Monday, January 28, 2013

Thailand will shelter Rohingyas for 6 months

Monday, 28 January 2013 12:23 THE BANGKOK POST

Thailand will shelter the Rohingya for six months and seek talks with Myanmar and other countries to settle the fate of the illegal migrants, Thai Foreign Minister Surapong Tovichakchaikul said on Friday.

The decision was reached in talks between the Foreign Ministry and other security agencies amid growing calls for Thailand not to turn the migrants away after they have entered the kingdom.

The final say still rests with Prime Minister Yingluck Shinawatra, who has to endorse the plan after it is forwarded to her soon.

According to latest counts by officials, 1,390 Rohingya are in the country, more than 200 of them women and children. Most of them are staying in the southern border provinces, mainly in Songkhla.

The government will set aside a budget of 12 million baht (US $400,000) or 75 baht ($2.50) a day for each of them for a daily allowance.

Bangkok will hold talks with international agencies including the United Nations High Commission for Refugees, the International Organisation for Migration, and the International Committee of the Red Cross for support on Thailand's plan.

Thailand would also approach third countries willing to give the migrants a new home, the minister said.

Mr Surapong did not rule out sending the Rohingya back to Myanmar because most of them came from the neighbouring country. The issue will be the subject of talks between the two governments, he added.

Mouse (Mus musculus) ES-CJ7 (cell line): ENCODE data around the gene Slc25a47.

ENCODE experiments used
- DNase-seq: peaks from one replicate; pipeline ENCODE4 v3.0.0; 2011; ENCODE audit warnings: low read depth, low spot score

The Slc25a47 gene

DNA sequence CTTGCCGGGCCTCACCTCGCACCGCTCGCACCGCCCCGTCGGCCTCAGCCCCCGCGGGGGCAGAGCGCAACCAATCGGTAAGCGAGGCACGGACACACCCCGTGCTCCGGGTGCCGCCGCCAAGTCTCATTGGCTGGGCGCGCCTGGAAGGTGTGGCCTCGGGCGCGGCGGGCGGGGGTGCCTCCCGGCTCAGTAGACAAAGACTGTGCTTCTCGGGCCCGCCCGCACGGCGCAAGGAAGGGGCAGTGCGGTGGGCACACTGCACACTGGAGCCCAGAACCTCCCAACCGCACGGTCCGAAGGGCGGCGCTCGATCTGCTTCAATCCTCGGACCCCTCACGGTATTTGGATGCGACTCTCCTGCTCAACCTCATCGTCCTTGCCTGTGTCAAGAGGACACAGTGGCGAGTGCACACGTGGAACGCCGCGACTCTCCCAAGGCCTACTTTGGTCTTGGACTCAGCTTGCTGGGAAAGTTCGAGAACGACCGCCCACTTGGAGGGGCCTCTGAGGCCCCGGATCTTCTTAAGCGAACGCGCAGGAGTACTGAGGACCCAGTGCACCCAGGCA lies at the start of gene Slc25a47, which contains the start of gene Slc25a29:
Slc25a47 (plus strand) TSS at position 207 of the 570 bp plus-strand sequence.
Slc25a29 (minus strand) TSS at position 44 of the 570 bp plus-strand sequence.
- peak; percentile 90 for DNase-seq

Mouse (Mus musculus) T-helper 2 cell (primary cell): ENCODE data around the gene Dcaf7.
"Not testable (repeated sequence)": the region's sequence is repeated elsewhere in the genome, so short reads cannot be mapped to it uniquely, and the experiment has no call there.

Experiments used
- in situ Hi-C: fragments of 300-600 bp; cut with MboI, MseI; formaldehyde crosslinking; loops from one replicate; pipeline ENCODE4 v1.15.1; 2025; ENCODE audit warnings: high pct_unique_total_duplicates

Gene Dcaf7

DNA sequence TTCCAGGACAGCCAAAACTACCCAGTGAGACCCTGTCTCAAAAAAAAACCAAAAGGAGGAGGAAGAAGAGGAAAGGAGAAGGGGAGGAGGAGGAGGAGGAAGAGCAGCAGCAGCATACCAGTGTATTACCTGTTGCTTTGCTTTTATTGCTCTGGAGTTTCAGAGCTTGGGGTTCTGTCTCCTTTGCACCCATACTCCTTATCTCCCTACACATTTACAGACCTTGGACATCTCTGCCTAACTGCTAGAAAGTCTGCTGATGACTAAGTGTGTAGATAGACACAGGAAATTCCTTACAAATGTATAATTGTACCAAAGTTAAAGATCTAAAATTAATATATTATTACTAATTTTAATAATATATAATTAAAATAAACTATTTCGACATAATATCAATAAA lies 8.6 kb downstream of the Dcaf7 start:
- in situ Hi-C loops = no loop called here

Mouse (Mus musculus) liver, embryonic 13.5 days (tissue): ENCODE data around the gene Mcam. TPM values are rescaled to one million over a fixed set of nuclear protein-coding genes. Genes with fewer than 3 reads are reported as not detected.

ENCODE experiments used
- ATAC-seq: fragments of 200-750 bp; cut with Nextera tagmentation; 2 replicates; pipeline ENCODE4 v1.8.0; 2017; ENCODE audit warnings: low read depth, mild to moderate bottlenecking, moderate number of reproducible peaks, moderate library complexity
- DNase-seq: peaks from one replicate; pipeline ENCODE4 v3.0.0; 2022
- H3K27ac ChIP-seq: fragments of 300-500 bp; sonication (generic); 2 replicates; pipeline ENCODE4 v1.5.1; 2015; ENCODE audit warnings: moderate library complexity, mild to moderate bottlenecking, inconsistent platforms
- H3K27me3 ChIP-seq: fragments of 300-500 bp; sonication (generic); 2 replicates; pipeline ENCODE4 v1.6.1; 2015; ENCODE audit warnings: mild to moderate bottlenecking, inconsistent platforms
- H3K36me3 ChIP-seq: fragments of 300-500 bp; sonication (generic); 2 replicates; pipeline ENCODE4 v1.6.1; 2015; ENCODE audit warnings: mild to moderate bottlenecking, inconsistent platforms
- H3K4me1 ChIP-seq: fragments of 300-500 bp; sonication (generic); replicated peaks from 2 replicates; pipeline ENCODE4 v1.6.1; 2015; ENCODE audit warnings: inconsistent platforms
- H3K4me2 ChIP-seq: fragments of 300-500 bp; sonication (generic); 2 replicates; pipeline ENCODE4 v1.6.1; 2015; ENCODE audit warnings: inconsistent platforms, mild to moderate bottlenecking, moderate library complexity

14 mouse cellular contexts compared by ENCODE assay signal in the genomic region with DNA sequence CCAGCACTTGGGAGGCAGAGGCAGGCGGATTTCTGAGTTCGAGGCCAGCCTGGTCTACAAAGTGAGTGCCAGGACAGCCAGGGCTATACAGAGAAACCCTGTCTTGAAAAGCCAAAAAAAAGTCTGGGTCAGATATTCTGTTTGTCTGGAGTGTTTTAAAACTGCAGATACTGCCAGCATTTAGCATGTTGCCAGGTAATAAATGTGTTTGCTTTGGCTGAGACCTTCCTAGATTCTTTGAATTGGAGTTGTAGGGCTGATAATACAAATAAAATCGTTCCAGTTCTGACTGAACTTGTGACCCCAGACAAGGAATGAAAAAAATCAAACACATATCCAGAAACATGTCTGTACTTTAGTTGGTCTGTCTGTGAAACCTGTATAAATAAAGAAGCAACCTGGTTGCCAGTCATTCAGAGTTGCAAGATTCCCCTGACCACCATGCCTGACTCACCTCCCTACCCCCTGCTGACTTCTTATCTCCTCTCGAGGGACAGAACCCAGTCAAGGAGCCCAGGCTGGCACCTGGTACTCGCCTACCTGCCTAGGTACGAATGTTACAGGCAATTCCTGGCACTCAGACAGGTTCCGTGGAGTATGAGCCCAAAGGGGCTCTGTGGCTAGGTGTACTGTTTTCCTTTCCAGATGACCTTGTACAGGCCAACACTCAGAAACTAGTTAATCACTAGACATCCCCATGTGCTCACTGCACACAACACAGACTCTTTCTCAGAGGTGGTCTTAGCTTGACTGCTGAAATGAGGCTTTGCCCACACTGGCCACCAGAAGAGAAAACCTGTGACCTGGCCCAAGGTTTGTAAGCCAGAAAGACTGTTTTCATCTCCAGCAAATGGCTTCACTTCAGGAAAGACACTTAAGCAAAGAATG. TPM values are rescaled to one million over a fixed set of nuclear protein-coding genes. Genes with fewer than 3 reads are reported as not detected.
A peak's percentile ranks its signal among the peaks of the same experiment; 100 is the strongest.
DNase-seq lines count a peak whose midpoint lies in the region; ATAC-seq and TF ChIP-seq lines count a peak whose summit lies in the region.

Illegal migrants are subject to be deported in six months, according to Thai law.

Thailand will bring up the issue with officials of the Organisation of Islamic Conference when they visit the southern region. Talks are also planned with the British ambassador to Thailand in an attempt to find a solution, as Myanmar, formerly known as Burma, was once a colony of Britain.

The Rohingya are a Muslim minority in Myanmar. Most of them live in Rakhine state in the west and face brutal treatment from Myanmar authorities, including the reluctance of Naypyitaw to grant them citizenship.

The current crisis came to light after authorities rounded up more than 900 Rohingya in separate operations in Songkhla as they were waiting to be sent to work in Malaysia.

A police investigation found some Thai army soldiers were linked to trafficking them from Myanmar to Malaysia through Thailand. Two of them based in the southernmost region are being probed in connection with the issue.

In Prachuap Khiri Khan province, meanwhile, Rohingya refugees have gone on a hunger strike to demand an improvement in the meals provided by authorities.

About 120 Rohingya men have been transferred from Phang Nga province to a detention facility run by immigration police in Muang district, awaiting their deportation.

Disease-control officials also gave the men physical check-ups with help from Burmese interpreters.

The Muslim refugees will remain at the facility until otherwise ordered. Two large rooms have been set aside for prayers.

An interpreter said that the refugees were demanding the Thai government coordinate with the UN in helping them seek asylum in another country. They refuse to return to Myanmar because they fear for their safety.

Many of them complained that the 75 baht allocated per day per person for food is not enough. They want better quality food in larger portions. They went on a hunger strike, but some were later talked out of it.

Yusuf Towang, the president of a Muslim organisation in the province, said he had been working with immigration authorities to help the Rohingya.

The Muslim community would collect donations to buy them food, clothing and other essentials to alleviate their problems before they are to be moved to another location, he said.

This article first appeared in The Bangkok Post on January 25, 2013.
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